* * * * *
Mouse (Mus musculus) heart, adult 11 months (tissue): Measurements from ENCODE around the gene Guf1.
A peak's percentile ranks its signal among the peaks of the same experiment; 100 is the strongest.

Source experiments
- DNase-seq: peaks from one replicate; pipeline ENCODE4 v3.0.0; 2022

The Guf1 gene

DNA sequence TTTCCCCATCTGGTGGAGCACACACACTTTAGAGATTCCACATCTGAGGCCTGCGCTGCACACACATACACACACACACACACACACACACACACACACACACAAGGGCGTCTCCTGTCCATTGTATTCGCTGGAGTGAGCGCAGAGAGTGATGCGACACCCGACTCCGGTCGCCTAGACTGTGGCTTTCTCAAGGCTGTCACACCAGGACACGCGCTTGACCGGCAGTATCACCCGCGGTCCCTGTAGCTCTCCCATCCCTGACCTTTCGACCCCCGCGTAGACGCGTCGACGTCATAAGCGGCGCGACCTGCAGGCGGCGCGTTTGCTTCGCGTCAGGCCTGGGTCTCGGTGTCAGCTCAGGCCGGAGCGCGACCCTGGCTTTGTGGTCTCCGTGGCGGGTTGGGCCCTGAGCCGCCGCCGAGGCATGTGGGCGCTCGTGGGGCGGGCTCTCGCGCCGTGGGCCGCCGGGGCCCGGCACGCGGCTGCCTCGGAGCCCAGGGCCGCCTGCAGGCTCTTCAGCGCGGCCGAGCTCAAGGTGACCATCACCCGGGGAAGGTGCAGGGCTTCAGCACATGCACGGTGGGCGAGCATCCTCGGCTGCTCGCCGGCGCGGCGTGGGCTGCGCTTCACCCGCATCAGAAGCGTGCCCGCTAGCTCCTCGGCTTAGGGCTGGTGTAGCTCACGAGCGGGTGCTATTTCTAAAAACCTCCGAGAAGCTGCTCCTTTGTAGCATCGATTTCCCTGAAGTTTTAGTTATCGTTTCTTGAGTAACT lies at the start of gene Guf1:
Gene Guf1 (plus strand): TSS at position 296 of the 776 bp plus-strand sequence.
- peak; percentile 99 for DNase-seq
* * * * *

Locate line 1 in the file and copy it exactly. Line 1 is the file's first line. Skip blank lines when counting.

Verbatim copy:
Mouse (Mus musculus) heart, adult 11 months (tissue): Measurements from ENCODE around the gene Guf1.